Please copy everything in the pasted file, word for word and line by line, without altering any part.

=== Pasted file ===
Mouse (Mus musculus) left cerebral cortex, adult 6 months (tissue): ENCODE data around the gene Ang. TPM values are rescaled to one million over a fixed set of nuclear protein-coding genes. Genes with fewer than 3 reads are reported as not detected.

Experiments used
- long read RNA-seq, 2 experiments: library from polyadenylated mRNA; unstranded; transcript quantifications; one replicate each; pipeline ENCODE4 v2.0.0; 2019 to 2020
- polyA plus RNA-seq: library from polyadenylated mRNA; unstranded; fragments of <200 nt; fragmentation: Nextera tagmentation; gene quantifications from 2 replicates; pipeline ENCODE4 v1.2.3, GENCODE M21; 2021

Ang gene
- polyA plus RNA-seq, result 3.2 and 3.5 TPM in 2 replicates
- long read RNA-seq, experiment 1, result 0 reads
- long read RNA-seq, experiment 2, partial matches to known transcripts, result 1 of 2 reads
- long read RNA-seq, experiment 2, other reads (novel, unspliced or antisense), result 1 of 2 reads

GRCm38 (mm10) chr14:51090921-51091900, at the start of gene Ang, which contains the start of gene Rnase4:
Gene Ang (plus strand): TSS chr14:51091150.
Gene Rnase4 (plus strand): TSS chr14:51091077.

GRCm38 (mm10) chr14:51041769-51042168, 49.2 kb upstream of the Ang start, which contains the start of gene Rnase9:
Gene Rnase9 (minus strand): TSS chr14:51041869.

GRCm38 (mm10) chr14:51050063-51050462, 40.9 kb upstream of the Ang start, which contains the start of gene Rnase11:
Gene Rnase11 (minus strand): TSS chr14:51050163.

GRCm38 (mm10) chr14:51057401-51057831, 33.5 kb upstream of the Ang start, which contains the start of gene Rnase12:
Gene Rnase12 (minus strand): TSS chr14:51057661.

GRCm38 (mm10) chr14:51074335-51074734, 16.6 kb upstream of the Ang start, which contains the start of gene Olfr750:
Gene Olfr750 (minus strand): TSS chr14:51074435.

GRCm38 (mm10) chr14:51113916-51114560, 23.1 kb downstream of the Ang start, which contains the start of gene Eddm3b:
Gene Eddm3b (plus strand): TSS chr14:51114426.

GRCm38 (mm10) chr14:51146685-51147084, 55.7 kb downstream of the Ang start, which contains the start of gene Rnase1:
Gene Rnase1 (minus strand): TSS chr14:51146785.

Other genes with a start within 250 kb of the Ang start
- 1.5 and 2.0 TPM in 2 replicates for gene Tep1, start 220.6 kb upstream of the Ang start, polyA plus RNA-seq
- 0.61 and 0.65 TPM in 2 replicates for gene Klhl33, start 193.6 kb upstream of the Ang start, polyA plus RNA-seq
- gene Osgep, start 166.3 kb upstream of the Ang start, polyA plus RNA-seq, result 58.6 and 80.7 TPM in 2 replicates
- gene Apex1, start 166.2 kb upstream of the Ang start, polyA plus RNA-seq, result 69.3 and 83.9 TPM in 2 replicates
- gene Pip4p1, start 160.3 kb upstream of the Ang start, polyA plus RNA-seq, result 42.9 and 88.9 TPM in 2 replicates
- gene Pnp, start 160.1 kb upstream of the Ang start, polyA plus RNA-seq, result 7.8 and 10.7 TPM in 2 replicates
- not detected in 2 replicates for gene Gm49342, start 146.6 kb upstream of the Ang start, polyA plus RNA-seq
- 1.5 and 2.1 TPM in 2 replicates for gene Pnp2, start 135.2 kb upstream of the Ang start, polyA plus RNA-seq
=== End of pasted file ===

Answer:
Mouse (Mus musculus) left cerebral cortex, adult 6 months (tissue): ENCODE data around the gene Ang. TPM values are rescaled to one million over a fixed set of nuclear protein-coding genes. Genes with fewer than 3 reads are reported as not detected.

Experiments used
- long read RNA-seq, 2 experiments: library from polyadenylated mRNA; unstranded; transcript quantifications; one replicate each; pipeline ENCODE4 v2.0.0; 2019 to 2020
- polyA plus RNA-seq: library from polyadenylated mRNA; unstranded; fragments of <200 nt; fragmentation: Nextera tagmentation; gene quantifications from 2 replicates; pipeline ENCODE4 v1.2.3, GENCODE M21; 2021

Ang gene
- polyA plus RNA-seq, result 3.2 and 3.5 TPM in 2 replicates
- long read RNA-seq, experiment 1, result 0 reads
- long read RNA-seq, experiment 2, partial matches to known transcripts, result 1 of 2 reads
- long read RNA-seq, experiment 2, other reads (novel, unspliced or antisense), result 1 of 2 reads

GRCm38 (mm10) chr14:51090921-51091900, at the start of gene Ang, which contains the start of gene Rnase4:
Gene Ang (plus strand): TSS chr14:51091150.
Gene Rnase4 (plus strand): TSS chr14:51091077.

GRCm38 (mm10) chr14:51041769-51042168, 49.2 kb upstream of the Ang start, which contains the start of gene Rnase9:
Gene Rnase9 (minus strand): TSS chr14:51041869.

GRCm38 (mm10) chr14:51050063-51050462, 40.9 kb upstream of the Ang start, which contains the start of gene Rnase11:
Gene Rnase11 (minus strand): TSS chr14:51050163.

GRCm38 (mm10) chr14:51057401-51057831, 33.5 kb upstream of the Ang start, which contains the start of gene Rnase12:
Gene Rnase12 (minus strand): TSS chr14:51057661.

GRCm38 (mm10) chr14:51074335-51074734, 16.6 kb upstream of the Ang start, which contains the start of gene Olfr750:
Gene Olfr750 (minus strand): TSS chr14:51074435.

GRCm38 (mm10) chr14:51113916-51114560, 23.1 kb downstream of the Ang start, which contains the start of gene Eddm3b:
Gene Eddm3b (plus strand): TSS chr14:51114426.

GRCm38 (mm10) chr14:51146685-51147084, 55.7 kb downstream of the Ang start, which contains the start of gene Rnase1:
Gene Rnase1 (minus strand): TSS chr14:51146785.

Other genes with a start within 250 kb of the Ang start
- 1.5 and 2.0 TPM in 2 replicates for gene Tep1, start 220.6 kb upstream of the Ang start, polyA plus RNA-seq
- 0.61 and 0.65 TPM in 2 replicates for gene Klhl33, start 193.6 kb upstream of the Ang start, polyA plus RNA-seq
- gene Osgep, start 166.3 kb upstream of the Ang start, polyA plus RNA-seq, result 58.6 and 80.7 TPM in 2 replicates
- gene Apex1, start 166.2 kb upstream of the Ang start, polyA plus RNA-seq, result 69.3 and 83.9 TPM in 2 replicates
- gene Pip4p1, start 160.3 kb upstream of the Ang start, polyA plus RNA-seq, result 42.9 and 88.9 TPM in 2 replicates
- gene Pnp, start 160.1 kb upstream of the Ang start, polyA plus RNA-seq, result 7.8 and 10.7 TPM in 2 replicates
- not detected in 2 replicates for gene Gm49342, start 146.6 kb upstream of the Ang start, polyA plus RNA-seq
- 1.5 and 2.1 TPM in 2 replicates for gene Pnp2, start 135.2 kb upstream of the Ang start, polyA plus RNA-seq